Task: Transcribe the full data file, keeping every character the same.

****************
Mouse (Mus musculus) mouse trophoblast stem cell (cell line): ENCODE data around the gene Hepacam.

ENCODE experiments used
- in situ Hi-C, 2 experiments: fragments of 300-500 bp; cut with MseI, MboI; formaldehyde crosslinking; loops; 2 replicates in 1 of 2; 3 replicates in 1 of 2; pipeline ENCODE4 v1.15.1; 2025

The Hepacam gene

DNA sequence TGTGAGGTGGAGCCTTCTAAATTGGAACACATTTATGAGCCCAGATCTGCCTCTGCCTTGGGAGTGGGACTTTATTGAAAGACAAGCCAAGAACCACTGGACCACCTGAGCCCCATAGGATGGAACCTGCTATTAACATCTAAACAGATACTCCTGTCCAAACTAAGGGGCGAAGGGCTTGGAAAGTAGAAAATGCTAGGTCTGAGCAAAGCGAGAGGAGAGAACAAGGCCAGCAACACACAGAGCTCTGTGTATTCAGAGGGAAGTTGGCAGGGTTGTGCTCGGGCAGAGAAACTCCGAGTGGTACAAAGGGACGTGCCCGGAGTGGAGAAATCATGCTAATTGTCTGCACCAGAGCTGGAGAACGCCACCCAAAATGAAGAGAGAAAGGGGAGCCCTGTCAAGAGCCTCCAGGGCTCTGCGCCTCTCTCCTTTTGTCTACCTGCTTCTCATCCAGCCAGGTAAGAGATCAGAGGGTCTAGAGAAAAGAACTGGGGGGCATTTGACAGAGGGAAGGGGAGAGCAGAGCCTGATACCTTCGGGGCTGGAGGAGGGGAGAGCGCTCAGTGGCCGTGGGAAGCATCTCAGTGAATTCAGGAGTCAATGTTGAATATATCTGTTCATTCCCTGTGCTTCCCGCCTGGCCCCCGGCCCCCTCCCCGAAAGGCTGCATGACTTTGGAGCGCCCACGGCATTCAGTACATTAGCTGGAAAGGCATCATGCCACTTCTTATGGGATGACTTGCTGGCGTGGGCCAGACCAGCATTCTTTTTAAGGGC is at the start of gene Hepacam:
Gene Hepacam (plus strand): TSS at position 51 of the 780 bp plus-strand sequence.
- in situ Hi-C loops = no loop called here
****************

Mouse (Mus musculus) mouse trophoblast stem cell (cell line): ENCODE data around the gene Hepacam.

ENCODE experiments used
- in situ Hi-C, 2 experiments: fragments of 300-500 bp; cut with MseI, MboI; formaldehyde crosslinking; loops; 2 replicates in 1 of 2; 3 replicates in 1 of 2; pipeline ENCODE4 v1.15.1; 2025

The Hepacam gene

DNA sequence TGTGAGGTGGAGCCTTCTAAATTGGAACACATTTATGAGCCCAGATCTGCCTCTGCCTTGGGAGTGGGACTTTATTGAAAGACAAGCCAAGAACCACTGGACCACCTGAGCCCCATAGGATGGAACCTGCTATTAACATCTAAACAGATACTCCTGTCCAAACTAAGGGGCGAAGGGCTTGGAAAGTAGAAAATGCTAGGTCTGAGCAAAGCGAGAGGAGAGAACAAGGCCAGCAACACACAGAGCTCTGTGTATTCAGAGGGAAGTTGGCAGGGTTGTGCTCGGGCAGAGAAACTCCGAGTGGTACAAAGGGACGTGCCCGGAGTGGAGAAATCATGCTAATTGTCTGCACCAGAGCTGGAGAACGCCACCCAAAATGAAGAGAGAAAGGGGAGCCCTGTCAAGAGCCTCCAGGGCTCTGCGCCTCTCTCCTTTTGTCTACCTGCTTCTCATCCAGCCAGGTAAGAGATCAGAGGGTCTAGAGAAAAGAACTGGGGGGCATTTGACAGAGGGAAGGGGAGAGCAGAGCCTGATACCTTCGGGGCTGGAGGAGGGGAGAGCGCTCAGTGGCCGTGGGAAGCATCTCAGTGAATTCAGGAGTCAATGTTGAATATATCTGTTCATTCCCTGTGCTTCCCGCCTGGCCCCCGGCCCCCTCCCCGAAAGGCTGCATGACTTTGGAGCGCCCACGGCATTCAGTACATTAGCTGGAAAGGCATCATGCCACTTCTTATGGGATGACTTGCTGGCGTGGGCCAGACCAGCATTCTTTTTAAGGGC is at the start of gene Hepacam:
Gene Hepacam (plus strand): TSS at position 51 of the 780 bp plus-strand sequence.
- in situ Hi-C loops = no loop called here